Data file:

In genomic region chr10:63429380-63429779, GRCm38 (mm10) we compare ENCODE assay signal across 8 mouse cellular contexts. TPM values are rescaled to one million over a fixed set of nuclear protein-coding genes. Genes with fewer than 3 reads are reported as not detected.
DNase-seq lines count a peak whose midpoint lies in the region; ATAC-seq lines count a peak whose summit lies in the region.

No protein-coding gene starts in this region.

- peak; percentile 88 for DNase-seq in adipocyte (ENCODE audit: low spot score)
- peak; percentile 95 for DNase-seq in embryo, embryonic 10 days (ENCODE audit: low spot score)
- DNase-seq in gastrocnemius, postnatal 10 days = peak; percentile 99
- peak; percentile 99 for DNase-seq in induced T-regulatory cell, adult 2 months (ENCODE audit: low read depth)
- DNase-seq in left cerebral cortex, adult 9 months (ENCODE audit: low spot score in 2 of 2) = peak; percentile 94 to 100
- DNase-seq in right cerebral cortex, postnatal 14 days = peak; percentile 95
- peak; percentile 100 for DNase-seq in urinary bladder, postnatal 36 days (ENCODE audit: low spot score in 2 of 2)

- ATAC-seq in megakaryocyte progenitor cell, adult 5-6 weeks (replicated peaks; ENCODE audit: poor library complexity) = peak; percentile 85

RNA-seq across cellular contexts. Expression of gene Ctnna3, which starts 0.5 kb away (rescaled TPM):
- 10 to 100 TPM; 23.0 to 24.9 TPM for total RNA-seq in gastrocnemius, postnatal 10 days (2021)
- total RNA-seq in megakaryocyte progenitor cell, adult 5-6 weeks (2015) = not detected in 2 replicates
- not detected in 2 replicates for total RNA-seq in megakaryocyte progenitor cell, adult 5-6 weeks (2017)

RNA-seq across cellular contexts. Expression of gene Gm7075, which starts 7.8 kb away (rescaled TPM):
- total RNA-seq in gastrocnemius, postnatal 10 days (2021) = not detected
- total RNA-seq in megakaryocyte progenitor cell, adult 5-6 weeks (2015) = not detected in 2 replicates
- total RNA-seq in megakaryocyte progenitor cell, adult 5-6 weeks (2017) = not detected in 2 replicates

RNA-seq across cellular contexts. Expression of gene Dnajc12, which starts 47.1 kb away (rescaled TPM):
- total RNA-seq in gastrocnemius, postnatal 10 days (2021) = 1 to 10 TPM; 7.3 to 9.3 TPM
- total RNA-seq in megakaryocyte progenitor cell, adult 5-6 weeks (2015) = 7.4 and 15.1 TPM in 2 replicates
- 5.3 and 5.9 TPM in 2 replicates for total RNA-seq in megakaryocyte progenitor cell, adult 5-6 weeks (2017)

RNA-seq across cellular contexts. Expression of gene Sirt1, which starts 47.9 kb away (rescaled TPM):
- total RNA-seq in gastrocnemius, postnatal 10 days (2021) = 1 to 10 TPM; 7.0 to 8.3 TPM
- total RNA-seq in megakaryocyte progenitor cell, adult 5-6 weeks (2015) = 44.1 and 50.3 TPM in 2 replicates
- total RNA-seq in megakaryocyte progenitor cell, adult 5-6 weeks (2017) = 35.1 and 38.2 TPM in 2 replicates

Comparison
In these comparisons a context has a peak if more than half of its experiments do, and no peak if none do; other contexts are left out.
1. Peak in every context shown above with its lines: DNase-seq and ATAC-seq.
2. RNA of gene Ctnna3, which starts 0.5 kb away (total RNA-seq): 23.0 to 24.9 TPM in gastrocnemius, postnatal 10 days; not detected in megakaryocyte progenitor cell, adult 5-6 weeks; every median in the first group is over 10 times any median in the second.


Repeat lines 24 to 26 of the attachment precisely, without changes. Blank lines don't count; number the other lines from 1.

RNA-seq across cellular contexts. Expression of gene Sirt1, which starts 47.9 kb away (rescaled TPM):
- total RNA-seq in gastrocnemius, postnatal 10 days (2021) = 1 to 10 TPM; 7.0 to 8.3 TPM
- total RNA-seq in megakaryocyte progenitor cell, adult 5-6 weeks (2015) = 44.1 and 50.3 TPM in 2 replicates